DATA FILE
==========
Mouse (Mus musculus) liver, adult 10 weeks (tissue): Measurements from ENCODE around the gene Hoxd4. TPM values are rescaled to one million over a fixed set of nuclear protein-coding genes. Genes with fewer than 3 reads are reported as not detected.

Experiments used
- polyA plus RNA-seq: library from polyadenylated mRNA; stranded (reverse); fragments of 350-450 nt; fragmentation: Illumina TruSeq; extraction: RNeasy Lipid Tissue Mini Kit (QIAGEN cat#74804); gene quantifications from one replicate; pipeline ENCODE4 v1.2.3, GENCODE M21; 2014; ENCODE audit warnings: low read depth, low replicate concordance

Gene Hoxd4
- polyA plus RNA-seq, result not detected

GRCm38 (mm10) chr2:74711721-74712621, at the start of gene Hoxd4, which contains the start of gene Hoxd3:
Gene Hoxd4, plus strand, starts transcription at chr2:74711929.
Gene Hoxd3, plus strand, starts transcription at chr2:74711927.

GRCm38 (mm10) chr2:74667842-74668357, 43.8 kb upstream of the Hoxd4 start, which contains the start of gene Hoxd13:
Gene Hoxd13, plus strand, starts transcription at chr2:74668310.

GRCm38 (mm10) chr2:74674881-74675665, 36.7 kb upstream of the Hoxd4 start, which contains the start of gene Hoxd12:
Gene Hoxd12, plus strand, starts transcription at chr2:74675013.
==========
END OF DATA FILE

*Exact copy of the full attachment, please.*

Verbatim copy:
Mouse (Mus musculus) liver, adult 10 weeks (tissue): Measurements from ENCODE around the gene Hoxd4. TPM values are rescaled to one million over a fixed set of nuclear protein-coding genes. Genes with fewer than 3 reads are reported as not detected.

Experiments used
- polyA plus RNA-seq: library from polyadenylated mRNA; stranded (reverse); fragments of 350-450 nt; fragmentation: Illumina TruSeq; extraction: RNeasy Lipid Tissue Mini Kit (QIAGEN cat#74804); gene quantifications from one replicate; pipeline ENCODE4 v1.2.3, GENCODE M21; 2014; ENCODE audit warnings: low read depth, low replicate concordance

Gene Hoxd4
- polyA plus RNA-seq, result not detected

GRCm38 (mm10) chr2:74711721-74712621, at the start of gene Hoxd4, which contains the start of gene Hoxd3:
Gene Hoxd4, plus strand, starts transcription at chr2:74711929.
Gene Hoxd3, plus strand, starts transcription at chr2:74711927.

GRCm38 (mm10) chr2:74667842-74668357, 43.8 kb upstream of the Hoxd4 start, which contains the start of gene Hoxd13:
Gene Hoxd13, plus strand, starts transcription at chr2:74668310.

GRCm38 (mm10) chr2:74674881-74675665, 36.7 kb upstream of the Hoxd4 start, which contains the start of gene Hoxd12:
Gene Hoxd12, plus strand, starts transcription at chr2:74675013.